Fears Dam Leak My Effect Safety in LAOS
Power officials in Laos moved to assure nervous residents Monday that a video showing the Nam Theun 1 dam leaking water depicted only “seepage” that would have no effect on operations or safety at the hydroelectric dam on a Mekong River tributary.
Video of the apparent leakage of the dam in Bolikhamxay province in central Laos was shared on Facebook on Saturday, a week before the fourth anniversary of the Southeast Asian country’s worst ever dam collapse that killed more than 70 people.
“A rumor has been circulating on social media since July 16, 2022, showing that this Nam Theun 1 Dam is leaking,” said an official of the Energy and Mines Department in Bolikhamxay province.
“Actually, it’s not leaking; It’s seeping. The water is not coming from the dam and not affecting the structure of the dam at all,” he said.
“Officials from the Ministry of Energy and Mines have come and inspected the seepage and found nothing wrong with the dam,” added the official, who requested anonymity in order to discuss the dam.
Attempts by RFA Lao to contact the Nam Theun 1 Dam Power Company, the dam developer, received no response.
The company’s Facebook page, however, carried a statement from a company consultant who also dismissed safety concerns about the 650 MW dam, part of Laos’ plans to build dozens of hydropower dams on the Mekong River and its tributaries to become the “Battery of Southeast Asia” by exporting the electricity to neighboring countries.
“The Nam Theun 1 Power Company received permission from the Lao government to fill up the dam reservoir on April 1, 2021, then in June 2022, seepage appeared on the right side of the concrete dam,” said consultant Bounyang Phengsouvanh.
“Our consultants have examined the seepage and confirmed that the seepage won’t have any impact on the dam. So, the Nam Theun 1 Dam is 100 percent safe and sound,” he said.
‘Worried and very concerned’
Surasri Kidtimonton, secretary of the The Office of National Water Resources in Thailand said the Electricity Generating Authority of Thailand (EGAT), which is buying power from the Nam Theun 1 Dam, had received assurances from the builders.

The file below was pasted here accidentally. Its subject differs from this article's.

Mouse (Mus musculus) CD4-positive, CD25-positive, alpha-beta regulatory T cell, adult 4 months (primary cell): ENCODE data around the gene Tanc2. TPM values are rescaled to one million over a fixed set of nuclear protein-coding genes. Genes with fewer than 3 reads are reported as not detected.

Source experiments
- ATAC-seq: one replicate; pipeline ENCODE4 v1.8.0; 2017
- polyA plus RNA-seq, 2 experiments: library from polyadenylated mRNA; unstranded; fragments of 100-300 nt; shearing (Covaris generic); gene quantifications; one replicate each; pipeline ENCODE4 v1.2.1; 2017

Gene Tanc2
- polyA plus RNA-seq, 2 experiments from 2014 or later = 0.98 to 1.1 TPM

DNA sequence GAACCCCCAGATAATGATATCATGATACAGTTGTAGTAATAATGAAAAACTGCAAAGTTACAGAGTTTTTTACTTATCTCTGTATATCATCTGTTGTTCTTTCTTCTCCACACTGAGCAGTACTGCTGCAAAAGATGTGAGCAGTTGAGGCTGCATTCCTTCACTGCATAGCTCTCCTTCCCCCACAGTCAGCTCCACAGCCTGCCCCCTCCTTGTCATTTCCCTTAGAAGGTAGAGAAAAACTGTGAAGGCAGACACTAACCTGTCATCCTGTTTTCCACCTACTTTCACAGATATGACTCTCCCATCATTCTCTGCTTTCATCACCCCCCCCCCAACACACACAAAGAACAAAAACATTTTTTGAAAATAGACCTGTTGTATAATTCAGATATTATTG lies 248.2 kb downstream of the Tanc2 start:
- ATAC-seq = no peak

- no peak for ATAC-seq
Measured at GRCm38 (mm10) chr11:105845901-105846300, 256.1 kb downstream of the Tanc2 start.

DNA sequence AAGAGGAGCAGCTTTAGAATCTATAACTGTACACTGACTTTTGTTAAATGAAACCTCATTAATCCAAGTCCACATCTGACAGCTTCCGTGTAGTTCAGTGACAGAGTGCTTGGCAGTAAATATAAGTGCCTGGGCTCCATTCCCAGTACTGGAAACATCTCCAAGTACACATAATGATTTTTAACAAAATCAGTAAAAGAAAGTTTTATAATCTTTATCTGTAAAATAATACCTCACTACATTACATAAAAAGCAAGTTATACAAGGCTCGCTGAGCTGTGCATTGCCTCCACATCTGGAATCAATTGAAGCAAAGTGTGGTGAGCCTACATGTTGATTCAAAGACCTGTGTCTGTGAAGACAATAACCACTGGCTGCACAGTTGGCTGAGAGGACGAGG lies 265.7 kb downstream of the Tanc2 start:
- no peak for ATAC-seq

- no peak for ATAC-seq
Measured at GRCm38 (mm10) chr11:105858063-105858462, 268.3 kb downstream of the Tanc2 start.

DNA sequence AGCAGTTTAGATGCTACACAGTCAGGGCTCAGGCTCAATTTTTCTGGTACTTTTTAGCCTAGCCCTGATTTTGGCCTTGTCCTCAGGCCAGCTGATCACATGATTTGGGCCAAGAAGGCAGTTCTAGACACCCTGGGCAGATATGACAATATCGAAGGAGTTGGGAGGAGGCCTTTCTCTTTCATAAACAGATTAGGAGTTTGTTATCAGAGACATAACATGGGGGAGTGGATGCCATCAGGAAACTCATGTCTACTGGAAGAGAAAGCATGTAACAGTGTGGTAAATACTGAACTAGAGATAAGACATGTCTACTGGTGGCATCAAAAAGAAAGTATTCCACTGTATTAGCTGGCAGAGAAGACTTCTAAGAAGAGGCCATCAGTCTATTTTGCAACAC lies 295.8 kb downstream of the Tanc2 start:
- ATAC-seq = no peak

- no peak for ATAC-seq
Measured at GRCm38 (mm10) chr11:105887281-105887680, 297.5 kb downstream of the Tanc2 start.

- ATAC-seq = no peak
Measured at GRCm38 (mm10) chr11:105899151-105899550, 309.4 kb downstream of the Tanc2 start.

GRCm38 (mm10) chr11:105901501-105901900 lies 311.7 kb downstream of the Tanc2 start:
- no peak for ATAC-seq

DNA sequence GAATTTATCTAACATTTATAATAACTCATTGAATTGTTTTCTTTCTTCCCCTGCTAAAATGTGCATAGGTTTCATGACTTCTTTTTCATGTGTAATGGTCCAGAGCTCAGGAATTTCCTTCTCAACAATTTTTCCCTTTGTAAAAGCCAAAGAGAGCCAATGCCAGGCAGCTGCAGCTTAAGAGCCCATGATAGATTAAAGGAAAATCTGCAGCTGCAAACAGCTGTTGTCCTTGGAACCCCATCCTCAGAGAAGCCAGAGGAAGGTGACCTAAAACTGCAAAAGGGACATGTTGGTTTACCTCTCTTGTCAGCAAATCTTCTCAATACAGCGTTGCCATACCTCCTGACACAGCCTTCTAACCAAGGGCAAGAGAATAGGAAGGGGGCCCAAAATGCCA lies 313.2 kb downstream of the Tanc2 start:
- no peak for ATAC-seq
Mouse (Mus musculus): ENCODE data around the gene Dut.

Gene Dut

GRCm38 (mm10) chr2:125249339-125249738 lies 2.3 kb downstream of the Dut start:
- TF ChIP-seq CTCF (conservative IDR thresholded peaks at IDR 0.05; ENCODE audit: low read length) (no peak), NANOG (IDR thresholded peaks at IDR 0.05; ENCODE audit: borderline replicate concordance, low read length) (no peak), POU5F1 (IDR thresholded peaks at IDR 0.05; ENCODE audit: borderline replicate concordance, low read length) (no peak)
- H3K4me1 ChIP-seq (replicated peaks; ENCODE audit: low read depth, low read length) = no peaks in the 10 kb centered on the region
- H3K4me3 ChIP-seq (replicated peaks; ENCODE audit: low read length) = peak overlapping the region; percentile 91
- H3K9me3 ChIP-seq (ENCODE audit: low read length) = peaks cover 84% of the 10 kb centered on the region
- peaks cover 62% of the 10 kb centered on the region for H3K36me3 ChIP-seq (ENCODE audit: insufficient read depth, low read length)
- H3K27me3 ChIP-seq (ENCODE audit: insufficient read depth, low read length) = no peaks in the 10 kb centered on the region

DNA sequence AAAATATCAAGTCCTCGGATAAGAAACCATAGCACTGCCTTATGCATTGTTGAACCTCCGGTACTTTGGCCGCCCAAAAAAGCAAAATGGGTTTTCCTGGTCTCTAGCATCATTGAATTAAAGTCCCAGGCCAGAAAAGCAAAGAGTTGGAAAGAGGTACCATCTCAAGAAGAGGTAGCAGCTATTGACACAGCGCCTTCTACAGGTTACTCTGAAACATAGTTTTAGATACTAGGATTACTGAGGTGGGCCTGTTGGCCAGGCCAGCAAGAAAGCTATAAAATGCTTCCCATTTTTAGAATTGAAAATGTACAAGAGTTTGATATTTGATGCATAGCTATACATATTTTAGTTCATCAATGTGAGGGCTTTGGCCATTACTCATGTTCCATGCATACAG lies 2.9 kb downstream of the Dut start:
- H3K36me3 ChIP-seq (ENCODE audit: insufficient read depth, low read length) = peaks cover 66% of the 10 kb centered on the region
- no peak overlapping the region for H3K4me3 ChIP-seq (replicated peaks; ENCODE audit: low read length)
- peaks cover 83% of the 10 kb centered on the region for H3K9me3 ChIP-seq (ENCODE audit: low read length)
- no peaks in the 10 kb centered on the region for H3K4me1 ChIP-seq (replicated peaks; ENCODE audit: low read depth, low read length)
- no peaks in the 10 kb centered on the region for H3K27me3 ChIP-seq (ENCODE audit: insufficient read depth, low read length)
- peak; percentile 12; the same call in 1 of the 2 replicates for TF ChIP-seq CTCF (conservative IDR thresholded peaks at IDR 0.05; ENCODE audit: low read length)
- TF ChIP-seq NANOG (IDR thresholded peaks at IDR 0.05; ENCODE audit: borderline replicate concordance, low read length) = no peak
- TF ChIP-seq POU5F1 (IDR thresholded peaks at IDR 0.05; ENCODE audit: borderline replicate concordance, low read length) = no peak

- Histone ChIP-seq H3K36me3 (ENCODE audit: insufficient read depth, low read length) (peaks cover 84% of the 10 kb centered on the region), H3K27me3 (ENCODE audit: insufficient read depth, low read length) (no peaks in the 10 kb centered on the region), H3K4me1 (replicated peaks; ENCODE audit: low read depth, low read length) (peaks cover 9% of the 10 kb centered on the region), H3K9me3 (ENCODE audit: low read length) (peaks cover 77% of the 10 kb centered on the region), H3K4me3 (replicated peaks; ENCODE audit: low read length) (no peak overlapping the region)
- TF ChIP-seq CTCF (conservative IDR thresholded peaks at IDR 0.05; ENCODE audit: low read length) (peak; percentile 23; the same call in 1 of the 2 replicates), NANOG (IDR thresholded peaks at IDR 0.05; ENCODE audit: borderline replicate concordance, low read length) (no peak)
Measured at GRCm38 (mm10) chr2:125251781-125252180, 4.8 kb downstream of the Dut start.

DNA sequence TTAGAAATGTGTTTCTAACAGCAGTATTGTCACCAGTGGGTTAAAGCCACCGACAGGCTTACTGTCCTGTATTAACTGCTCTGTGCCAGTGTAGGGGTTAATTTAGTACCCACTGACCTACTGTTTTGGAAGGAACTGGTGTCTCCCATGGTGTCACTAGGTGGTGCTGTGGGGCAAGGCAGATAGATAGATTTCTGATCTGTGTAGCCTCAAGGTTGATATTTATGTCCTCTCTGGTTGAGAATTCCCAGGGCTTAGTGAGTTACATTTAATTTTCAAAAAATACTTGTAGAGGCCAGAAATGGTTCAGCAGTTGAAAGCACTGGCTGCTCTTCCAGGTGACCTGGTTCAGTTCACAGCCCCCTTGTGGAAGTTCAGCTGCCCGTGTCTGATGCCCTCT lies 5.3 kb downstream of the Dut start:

“[EGAT] has been coordinating with the dam building company in Laos and is confirming to us that there won’t be any impact. The leak is not affecting the actual dam,” he said.
“A solution is that they must pour concrete cement into the leak or seepage passage,” added Kidtimonton.
Those assurances did not assuage residents near the dam in nearby Pakkading district, where the dam is located, who said they received no notice about the water.
“We’re worried and very concerned. We’re afraid that some kind of emergency or accident might be happening and affecting our livelihoods and our properties,” said a villager who lives less than 20 kilometers (12 miles) from the dam.
“I saw the news on Facebook. I haven’t seen any warning from the authorities. I’m hoping that nothing serious will happen,” said a second Pakkading resident
A third Pakkading resident echoed his neighbors, stating: “There has been no warning at all. That’s why many of us are panicking.”
He called on the company to send officials to address fearful residents.
“So far, they haven’t given us any explanation of what’s wrong with the dam. They haven’t said anything. Our folks here are in the dark knowing nothing about the safety of the dam.”
A teacher whose school is about 10 kilometers (six miles) from a tributary affected by the dam said the timing of he incident made it more frightening,
“This is very scary because it’s now close to July 23, 2022, the fourth anniversary of the Xe Pian-Xe Namnoi Dam break in Sanamxay District, Attapeu Province in southern Laos,” the teacher commented.
On the night of July 23, 2018, billions of cubic feet of water from a tributary of the Mekong River poured over a collapsed saddle dam at the Xe Pian Xe Namnoy (PNPC) hydropower project following heavy rains in Laos’ Champassak province.
The disaster wiped out all or part of 19 villages, leaving 71 people dead and displacing 14,440 others.
An expert said the dam could need repair and could be dangerous if water eroded the concrete or surrounding soil.
“If the dam is filling up its reservoir for the first time, there might be some kind of leak as seen in the photo,” said Suttisak Soralump, president of the Thai Geotechnical Society and an associate professor of civil engineering at Kasetsart University in Thailand.
“To fix it, the dam might have to release the reservoir water to release the pressure, or pour cement into the mountain to stop the leak, fix the leak, and then refill the reservoir,” he added.
The Nam Theun 1 hydropower project is 60 percent funded by Phonesack Group, 25 percent by EGAT and 15 percent by Electricite du Laos. When complete, its 650 MW of output will be sold to neighboring Thailand.
Though the Lao government sees power generation as a way to boost the landlocked country’s economy, the projects are controversial because of their environmental impact, displacement of villagers without adequate compensation, and questionable financial and power demand arrangements.